Questo sito utilizza cookie tecnici, analytics e di terze parti.
Proseguendo nella navigazione accetti l'utilizzo dei cookie.

Preferenze cookies

Consiglio di Sicurezza – Meeting in formula Arria sul Corno d’Africa

Discorso pronunciato dall’Ambasciatore Sebastiano Cardi, Rappresentante Permanente dell’Italia presso le Nazioni Unite, al meeting in formula Arria in Consiglio di Sicurezza su “Prevenzione del terrorismo e dell’estremismo violento nel Corno d’Africa: valorizzare il partenariato per gli sforzi regionali” —

I wish to thank Ambassador Tekeda and to thank you, dear colleagues, for being with us here today.

I am particularly pleased that Ethiopia and Italy have organized this Arria-formula meeting for three reasons. First and foremost, this is the first time that the two co-chairs of IGAD and the IGAD Partners Forum have promoted an event in the Security Council that focuses also on IGAD initiatives. This is the sign of a solid partnership, shared by both parties.

Secondly, because we will speak about preventing and countering violent extremism in a strategic area of the world, the Horn of Africa, an area that has been in the cross-fires of the fight against extremism for years, and to which Italy dedicates special attention.

Finally, because this meeting is open to the region and to partners of the region, consistent with our deep conviction that we need to do more than pay lip service to “ownership.” We need to observe the principle both during the discussion and in the implementation of policies.

The United Nations and the whole international community are striving to consolidate a holistic approach to prevent radicalization and violent extremism, while facing multiple specific threats arising in different regions, such as Foreign Terrorist Fighters and the rehabilitation of combatants. Italy’s view and this Arria-Formula meeting position within this context.

A stronger and comprehensive regional cooperation is crucial to prevent and counter terrorism, including violent extremism. We believe that IGAD can play a crucial role in this respect. IGAD can contribute to promote the implementation of the relevant international legal instruments in this field in the Horn of Africa.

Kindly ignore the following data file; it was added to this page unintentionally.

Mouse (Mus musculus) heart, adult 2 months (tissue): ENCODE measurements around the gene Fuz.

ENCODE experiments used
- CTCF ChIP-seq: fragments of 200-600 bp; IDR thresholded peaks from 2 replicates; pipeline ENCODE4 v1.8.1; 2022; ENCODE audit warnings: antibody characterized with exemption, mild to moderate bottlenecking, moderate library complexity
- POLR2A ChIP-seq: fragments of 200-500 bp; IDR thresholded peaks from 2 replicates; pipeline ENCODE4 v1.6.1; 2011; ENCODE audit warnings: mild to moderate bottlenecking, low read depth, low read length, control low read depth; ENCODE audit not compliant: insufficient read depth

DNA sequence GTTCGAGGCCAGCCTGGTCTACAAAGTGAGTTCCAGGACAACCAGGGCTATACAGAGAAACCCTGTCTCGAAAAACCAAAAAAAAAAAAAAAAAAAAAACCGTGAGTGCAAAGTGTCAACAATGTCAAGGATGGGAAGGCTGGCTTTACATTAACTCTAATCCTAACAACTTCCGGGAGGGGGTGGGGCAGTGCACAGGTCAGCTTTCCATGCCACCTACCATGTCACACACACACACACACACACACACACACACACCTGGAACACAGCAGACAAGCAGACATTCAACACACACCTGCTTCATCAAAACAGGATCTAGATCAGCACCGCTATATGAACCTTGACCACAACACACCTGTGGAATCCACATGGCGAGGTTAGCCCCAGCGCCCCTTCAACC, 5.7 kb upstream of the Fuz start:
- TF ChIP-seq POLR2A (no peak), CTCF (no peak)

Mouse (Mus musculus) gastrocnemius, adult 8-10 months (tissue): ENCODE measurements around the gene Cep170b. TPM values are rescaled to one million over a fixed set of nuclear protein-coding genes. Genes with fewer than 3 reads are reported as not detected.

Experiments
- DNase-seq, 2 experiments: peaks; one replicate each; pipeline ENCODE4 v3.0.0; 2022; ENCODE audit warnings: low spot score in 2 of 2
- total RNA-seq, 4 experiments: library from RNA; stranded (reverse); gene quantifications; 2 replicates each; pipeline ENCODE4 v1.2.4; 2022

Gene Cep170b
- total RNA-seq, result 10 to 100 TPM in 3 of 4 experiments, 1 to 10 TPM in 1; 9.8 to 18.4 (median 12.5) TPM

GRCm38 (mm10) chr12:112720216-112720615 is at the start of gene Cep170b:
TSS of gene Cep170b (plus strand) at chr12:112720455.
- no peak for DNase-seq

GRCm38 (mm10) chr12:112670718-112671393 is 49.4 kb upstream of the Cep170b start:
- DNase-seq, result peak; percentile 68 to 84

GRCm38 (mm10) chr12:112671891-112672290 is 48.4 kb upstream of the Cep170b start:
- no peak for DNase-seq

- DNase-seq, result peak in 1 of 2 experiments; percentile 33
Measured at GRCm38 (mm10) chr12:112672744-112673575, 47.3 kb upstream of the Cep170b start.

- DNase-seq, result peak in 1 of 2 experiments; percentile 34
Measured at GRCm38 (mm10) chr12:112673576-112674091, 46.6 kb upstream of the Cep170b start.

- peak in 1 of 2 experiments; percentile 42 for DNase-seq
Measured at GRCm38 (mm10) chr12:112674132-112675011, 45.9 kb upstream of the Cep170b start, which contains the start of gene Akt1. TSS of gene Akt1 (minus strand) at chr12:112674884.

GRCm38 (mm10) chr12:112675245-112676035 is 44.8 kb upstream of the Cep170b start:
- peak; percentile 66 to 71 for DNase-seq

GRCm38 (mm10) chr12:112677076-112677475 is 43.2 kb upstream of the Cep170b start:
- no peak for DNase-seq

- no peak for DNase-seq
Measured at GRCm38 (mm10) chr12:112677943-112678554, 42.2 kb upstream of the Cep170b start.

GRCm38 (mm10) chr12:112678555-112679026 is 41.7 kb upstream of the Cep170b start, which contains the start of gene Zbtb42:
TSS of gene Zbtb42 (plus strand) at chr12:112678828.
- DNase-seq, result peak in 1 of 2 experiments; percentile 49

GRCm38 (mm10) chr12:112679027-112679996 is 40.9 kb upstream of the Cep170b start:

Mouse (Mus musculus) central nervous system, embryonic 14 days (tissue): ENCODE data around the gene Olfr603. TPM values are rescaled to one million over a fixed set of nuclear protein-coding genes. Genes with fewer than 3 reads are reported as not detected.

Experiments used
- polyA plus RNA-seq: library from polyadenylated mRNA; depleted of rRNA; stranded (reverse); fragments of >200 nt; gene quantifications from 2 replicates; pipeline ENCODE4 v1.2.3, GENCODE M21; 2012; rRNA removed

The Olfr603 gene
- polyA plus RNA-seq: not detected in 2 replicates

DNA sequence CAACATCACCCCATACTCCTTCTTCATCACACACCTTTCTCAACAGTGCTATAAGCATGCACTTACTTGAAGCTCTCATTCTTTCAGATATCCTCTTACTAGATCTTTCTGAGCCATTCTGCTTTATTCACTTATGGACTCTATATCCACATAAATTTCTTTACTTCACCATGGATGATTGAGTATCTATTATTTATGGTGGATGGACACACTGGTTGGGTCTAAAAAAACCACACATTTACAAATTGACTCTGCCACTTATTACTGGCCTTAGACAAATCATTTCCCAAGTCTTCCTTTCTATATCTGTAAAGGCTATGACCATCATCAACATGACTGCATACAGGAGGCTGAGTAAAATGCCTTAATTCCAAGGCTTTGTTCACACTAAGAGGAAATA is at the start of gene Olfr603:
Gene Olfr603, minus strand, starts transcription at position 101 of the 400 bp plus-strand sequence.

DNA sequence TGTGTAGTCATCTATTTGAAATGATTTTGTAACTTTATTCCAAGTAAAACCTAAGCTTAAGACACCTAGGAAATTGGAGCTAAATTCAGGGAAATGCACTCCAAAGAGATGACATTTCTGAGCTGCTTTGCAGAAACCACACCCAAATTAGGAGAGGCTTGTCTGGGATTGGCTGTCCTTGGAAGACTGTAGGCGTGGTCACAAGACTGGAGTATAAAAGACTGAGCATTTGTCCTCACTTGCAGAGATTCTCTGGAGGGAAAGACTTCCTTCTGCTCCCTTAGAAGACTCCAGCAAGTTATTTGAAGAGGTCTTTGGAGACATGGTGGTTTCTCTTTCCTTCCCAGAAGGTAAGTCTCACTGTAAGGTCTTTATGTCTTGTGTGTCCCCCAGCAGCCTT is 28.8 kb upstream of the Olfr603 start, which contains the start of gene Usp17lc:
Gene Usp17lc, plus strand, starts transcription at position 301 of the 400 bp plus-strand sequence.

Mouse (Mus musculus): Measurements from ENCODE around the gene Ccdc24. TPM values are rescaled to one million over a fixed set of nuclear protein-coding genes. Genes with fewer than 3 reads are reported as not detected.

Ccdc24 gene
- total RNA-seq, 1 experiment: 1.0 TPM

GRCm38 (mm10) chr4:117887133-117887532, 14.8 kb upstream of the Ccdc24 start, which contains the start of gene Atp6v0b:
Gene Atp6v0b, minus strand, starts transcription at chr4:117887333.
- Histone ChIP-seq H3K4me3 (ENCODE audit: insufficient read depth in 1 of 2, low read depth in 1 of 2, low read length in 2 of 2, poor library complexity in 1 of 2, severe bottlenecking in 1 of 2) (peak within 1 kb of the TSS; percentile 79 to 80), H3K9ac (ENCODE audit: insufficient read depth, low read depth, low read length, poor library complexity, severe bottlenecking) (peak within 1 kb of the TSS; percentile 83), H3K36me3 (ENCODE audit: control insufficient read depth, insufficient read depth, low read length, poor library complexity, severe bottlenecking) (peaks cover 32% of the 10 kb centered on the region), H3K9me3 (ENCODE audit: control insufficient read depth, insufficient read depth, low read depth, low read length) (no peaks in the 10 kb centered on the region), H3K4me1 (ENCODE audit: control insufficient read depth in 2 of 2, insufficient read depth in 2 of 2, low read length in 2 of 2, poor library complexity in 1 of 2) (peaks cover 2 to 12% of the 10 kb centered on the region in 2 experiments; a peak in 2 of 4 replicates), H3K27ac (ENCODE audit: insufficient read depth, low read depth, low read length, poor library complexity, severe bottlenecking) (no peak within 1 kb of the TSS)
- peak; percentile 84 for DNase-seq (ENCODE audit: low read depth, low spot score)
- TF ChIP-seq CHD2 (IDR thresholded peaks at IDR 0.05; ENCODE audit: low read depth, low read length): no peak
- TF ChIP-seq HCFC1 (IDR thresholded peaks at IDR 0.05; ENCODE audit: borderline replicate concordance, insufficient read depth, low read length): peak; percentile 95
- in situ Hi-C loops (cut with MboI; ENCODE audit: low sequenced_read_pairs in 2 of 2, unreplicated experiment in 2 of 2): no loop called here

Italy has made an initial contribution of 300.000 Euros to the IGAD Center of Excellence on countering violent extremism. We are also drafting a Memorandum of Understanding with IGAD to consolidate the CVE training programs through the involvement of the Carabinieri.

The Djibouti-based Center of Excellence is a structure in which we believe, indeed. It reflects the concept, which we share, that we need to gradually strengthen the capacity of the region to inspire, coordinate, and assist Governments first-hand in the implementation of their respective national P-CVE strategies.

IGAD has this aspiration, as it demonstrated by adopting the regional CVE strategy, an important instrument of sub-regional policy in countering radicalization. We know that other IPF partners have significant initiatives in the pipeline with IGAD, UNODC, UNDP and the States of the region.

In this regard we wish to recall the experience gained in the region, for example, in Somalia. This has taught us that the effects of international cooperation on the capacities of the region to tackle the root causes of violent extremism are more effective when there is structured coordination among the partners in the planning, donation, and implementation assistance phases.

This is why we think the Security Council is in an ideal position to foster a synergetic approach to the terrorist threat, based on the principle of subsidiarity enshrined in Chapter VIII of the UN Charter.

The recent framework agreement signed by the UN and the African Union provides an extra incentive to consolidate the international community’s investment in the capacity of East Africa to develop a response that is consistent with international standards and tailored to local realities.

The Council has not only the institutional authority but also the concrete political and regulatory instruments to do so: both through specific resolutions, like 2178 (2014) on terrorist acts, and in a cross-cutting way, like we did in the recent resolution 2358 (2017) that renewed the UNSOM mandate.

Resolution 2178 encourages Member States to develop inclusive strategies with local governments, communities, and non-governmental stakeholders to counter the extremist narrative and the sources of radicalization.

On this point I look forward to hearing the UNODC and UNDP experts, who are doing precious work in the field with reintegration and rehabilitation projects for extremists as well as support for capacity-building, with a view to short- and long-term prevention.

We also encourage our colleagues who are members of IGAD and the African Union Delegation to interact. We believe that your assessments, suggestions, and information on your initiatives are the most useful contribution toward calibrating the development of the file in the Security Council.

I thank you. I now give the floor to Mauro Miedico, Chief a.i. of the Terrorism Branch of UNODC.